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WORDS Belinda Reynolds

Glutamine is the most abundant amino acid in the body and is of paramount importance for overall health. Training at high intensities has been found to deplete available glutamine levels in the body, and low concentrations have been noted in athletes experiencing significant discomfort from overtraining. 1,2

Sportspeople often think of glutamine as a supplement for muscle protein synthesis, repair and growth - and for good reason. Glutamine, along with the branched chain amino acids (BCAAs) make up a large component of muscle protein mass. Its benefits, however, go far beyond this. Not only does glutamine assist the formation of other amino acids (e.g. L-arginine), it plays fundamental roles in energy production, the clearance of “fatigue factors” from the blood during training (e.g. ammonia, phosphorous) and regulating acid-base balance, to enhance performance 1,3. It also supports immune function 4, reduces exercise-induced inflammation, and maintains intestinal health in athletes 1,5. In a 2008 trial, when glutamine (3.5g) was given together with maltodextrin (50g) half an hour before exercise, and results compared with maltodextrin alone, the blend was proven to be superior. Subjects on the mixture showed a greater increase in the distance covered during an exercise test. The blend also led to an increase in the length of time for which the intermittent exercise was tolerated, and athletes experienced reduced feelings of fatigue, all when compared to maltodextrin alone 6. These results are believed to be due to glutamine’s role in the krebs cycle (a key energy-producing process in the body), and a resultant ability of glutamine to enhance the efficiency of metabolic processes. Glutamine also appears to increase a process known as gluconeogenesis in the liver that maintains glucose and glycogen availability to working muscles.

More recent trials have further supported glutamine’s role in enhancing performance, with a carbohydrate plus glutamine combination proving superior in prevention of decreases in anaerobic power, thus improving athletic physical performance (2). Interestingly in this paper, the glutamine and carbohydrate combination was superior in efficacy to both carbohydrate alone and glutamine alone, supporting the importance of incorporating multiple essential components of performance and recovery into a training program 2.

In addition to enhancing performance, glutamine can also reduce undesirable effects that high-intensity training can exert on the body, which compromise recovery and overall health if not addressed. It has been found that increases in the permeability of the intestinal lining develop from heavy exercise. The result is gastrointestinal discomfort, an increased passage of unwanted molecules into the body, and thus a worsened internal inflammatory state, slower recovery, compromised future performance and poorer resistance to infection. As glutamine is used as a key energy source for fuelling repair of the intestinal tract, it’s no surprise that glutamine supplementation is shown to prevent this exercise-induced increase in gut permeability and the resultant release of inflammatory mediators in the body 5. This has significant implications not only for supporting your ongoing training, but health in general.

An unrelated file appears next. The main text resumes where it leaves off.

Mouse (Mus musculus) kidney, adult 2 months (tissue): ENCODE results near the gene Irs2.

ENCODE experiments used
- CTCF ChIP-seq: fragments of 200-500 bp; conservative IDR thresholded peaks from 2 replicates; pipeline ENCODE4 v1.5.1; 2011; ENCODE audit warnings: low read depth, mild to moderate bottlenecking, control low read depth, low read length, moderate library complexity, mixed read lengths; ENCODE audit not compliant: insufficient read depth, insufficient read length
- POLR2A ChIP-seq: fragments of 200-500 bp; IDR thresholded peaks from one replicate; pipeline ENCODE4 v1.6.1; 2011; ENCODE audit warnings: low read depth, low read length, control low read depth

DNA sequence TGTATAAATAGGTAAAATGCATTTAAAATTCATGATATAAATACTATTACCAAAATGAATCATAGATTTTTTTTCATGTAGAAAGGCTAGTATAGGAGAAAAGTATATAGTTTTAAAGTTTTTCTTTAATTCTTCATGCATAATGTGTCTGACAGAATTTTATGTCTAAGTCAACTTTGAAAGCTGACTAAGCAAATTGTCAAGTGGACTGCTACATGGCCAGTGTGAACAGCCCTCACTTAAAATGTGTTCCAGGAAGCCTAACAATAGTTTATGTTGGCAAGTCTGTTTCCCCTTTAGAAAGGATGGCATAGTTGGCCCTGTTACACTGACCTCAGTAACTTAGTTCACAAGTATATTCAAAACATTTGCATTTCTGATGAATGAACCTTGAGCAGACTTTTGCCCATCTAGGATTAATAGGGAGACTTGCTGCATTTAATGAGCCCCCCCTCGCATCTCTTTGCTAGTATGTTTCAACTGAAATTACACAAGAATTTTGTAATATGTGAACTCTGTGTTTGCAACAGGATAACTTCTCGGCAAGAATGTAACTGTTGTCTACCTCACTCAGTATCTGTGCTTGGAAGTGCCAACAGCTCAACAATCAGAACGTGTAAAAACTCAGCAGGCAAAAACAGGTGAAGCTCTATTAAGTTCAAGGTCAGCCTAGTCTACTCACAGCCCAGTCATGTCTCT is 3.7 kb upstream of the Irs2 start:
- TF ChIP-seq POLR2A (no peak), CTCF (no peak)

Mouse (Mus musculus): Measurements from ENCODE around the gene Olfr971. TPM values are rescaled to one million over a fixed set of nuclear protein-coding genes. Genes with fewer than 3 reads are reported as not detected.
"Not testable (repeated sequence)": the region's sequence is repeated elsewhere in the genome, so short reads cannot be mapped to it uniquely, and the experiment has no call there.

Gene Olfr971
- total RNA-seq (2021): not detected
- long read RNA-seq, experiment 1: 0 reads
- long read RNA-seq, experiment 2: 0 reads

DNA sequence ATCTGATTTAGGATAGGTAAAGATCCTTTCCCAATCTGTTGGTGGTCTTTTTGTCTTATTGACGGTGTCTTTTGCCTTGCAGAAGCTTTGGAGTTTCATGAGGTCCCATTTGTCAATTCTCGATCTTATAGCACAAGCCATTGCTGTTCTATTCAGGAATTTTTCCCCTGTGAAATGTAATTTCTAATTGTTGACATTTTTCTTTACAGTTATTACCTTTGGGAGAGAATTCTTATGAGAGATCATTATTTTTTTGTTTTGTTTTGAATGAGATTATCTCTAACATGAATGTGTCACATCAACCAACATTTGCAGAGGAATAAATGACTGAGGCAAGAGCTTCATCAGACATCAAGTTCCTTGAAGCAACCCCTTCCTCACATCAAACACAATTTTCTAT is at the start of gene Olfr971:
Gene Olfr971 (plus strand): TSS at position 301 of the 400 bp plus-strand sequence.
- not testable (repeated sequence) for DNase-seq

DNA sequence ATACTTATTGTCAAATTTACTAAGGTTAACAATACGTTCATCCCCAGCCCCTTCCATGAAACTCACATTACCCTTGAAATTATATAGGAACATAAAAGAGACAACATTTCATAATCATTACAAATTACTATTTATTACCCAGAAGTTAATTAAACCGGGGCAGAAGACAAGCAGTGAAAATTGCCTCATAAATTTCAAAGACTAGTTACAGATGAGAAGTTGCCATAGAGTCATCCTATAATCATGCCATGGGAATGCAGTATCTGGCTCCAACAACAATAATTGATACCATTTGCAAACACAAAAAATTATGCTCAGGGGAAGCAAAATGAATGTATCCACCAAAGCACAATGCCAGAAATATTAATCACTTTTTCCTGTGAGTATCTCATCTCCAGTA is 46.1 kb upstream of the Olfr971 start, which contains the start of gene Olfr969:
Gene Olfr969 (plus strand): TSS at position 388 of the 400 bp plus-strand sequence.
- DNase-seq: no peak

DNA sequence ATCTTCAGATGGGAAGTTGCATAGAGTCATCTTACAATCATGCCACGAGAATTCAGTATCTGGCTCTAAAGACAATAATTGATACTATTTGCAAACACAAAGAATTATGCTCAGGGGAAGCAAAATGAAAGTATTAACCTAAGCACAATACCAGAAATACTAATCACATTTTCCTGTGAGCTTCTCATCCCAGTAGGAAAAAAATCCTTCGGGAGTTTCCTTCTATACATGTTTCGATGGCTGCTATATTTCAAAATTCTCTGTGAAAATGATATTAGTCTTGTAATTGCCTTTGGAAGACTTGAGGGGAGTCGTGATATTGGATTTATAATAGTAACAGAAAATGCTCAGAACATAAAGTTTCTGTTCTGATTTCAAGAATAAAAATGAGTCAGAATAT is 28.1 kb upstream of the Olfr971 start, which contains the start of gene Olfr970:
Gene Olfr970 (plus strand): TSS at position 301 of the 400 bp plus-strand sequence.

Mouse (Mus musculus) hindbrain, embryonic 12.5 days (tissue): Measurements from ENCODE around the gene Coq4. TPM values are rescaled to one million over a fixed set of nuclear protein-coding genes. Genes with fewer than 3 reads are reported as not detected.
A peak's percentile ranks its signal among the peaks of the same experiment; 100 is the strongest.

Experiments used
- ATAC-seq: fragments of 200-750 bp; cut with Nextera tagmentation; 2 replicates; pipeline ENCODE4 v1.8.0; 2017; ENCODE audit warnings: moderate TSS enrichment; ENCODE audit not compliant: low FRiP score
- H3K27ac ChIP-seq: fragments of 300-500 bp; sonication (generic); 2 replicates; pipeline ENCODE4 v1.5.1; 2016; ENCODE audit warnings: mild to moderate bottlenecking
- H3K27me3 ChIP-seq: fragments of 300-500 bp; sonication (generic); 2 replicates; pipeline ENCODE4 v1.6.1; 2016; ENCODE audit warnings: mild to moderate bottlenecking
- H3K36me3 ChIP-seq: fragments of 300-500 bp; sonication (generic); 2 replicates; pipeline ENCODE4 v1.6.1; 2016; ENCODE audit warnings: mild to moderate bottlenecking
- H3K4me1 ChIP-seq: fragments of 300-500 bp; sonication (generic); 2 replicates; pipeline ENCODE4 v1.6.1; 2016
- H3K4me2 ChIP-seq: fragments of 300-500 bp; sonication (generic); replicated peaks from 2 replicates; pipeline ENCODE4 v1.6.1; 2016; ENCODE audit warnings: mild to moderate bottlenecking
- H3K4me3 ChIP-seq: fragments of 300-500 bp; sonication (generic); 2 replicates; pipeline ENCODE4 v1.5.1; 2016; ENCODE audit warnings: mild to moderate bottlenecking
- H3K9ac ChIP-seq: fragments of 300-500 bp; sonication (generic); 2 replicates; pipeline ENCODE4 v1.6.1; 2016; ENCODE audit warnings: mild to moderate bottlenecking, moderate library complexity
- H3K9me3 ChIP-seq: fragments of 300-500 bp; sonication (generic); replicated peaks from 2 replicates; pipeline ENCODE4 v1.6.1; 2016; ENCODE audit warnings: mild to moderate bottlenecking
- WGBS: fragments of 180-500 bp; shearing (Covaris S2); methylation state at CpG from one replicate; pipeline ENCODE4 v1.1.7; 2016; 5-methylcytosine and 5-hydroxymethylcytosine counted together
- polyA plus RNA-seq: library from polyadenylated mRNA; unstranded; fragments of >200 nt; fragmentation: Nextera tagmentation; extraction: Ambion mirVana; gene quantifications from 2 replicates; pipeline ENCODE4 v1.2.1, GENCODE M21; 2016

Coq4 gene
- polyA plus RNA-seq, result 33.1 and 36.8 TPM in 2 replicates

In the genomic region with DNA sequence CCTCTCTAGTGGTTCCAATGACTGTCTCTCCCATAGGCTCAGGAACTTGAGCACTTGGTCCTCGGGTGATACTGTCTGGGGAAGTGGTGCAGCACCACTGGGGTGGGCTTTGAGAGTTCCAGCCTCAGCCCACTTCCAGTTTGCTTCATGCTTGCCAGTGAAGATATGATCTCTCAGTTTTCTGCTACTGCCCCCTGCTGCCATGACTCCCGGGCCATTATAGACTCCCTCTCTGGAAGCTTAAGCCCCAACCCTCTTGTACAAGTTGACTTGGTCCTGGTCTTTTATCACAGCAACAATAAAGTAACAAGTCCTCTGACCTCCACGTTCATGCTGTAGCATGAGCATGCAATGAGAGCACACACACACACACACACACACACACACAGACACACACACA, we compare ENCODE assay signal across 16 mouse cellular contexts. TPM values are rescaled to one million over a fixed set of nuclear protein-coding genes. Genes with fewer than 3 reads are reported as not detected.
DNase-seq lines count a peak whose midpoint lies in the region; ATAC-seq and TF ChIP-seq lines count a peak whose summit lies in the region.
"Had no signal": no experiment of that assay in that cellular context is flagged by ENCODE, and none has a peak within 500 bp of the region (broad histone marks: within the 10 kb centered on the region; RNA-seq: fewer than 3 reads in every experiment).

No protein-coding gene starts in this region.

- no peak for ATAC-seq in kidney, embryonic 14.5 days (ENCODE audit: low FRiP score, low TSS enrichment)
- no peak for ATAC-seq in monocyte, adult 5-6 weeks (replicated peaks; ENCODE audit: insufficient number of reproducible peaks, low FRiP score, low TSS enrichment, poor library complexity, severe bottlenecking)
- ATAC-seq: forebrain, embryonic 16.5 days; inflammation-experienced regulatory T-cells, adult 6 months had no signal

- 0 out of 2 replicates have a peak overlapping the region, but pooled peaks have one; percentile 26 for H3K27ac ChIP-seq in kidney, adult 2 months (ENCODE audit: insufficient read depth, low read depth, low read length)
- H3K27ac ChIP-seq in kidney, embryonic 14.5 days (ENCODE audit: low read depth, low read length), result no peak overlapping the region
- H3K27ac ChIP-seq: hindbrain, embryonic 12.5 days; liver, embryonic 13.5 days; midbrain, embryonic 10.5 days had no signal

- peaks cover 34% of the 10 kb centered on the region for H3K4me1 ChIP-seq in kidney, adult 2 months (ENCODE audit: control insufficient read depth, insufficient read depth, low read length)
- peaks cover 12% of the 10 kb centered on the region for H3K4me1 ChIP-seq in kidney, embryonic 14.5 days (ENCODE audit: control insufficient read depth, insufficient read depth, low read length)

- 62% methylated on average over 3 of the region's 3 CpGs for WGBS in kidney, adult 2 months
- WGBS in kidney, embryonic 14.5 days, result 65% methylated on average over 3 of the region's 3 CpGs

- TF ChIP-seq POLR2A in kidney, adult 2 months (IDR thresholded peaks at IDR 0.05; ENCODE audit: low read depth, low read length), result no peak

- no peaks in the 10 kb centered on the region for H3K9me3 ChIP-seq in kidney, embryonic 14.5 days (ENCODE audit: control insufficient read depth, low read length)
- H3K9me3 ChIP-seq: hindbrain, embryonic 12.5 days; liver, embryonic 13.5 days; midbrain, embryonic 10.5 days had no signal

High-intensity training also sees the accumulation of certain compounds in the muscles and blood (e.g. phosphorous, lactate and ammonia). These contribute to pain, diminished ability to perform at your peak, and premature exhaustion (e.g. ammonia interferes with cellular ATP synthesis), therefore approaches which minimise their build-up are useful.

A small trial found that at 6g per day for seven days, glutamine was able to reduce blood phosphorous (which can decrease power) during the recovery stage after maximal intensity exercise. Creatine kinase (a marker of tissue damage) was also reduced, plus the glutamine supplementation attenuated increases in inflammatory markers 1. An additional preliminary trial found that glutamine supplementation (at 100mg per kg of body weight) helped to protect against undesirable exercise-induced increases in ammonia 3.

In conclusion, although more research is warranted, glutamine appears to be a useful addition to the training protocol of sports people, not just in the recovery stages, but also taken prior to training and for preventative reasons.

1. Koo GH, Woo J, Kang S, et al. Effects of Supplementation with BCAA and L-glutamine on Blood Fatigue Factors and Cytokines in Juvenile Athletes Submitted to Maximal Intensity Rowing Performance. J Phys Ther Sci 2014;26(8):1241-1246.
2. Khorshidi-Hosseini M, Nakhostin-Roohi B. Effect of glutamine and maltodextrin acute supplementation on anaerobic power. Asian J Sports Med 2013;4(2):131-136.
3. Bassini-Cameron A, Monteiro A, Gomes A, et al. Glutamine protects against increases in blood ammonia in football players in an exercise intensity-dependent way. Br J Sports Med 2008;42(4):260-266.
4. Cruzat VF, Krause M, Newsholme P. Amino acid supplementation and impact on immune function in the context of exercise. J Int Soc Sports Nutr 2014;11(1):61.
5. Zuhl M, Dokladny K, Mermier C, et al. The effects of acute oral glutamine supplementation on exercise-induced gastrointestinal permeability and heat shock protein expression in peripheral blood mononuclear cells. Cell Stress Chaperones 2015;20(1):85-93.
6. Favano A, Santos-Silva PR, Nakano EY, et al. Peptide glutamine supplementation for tolerance of intermittent exercise in soccer players. Clinics (Sao Paulo). 2008;63(1):27-32.

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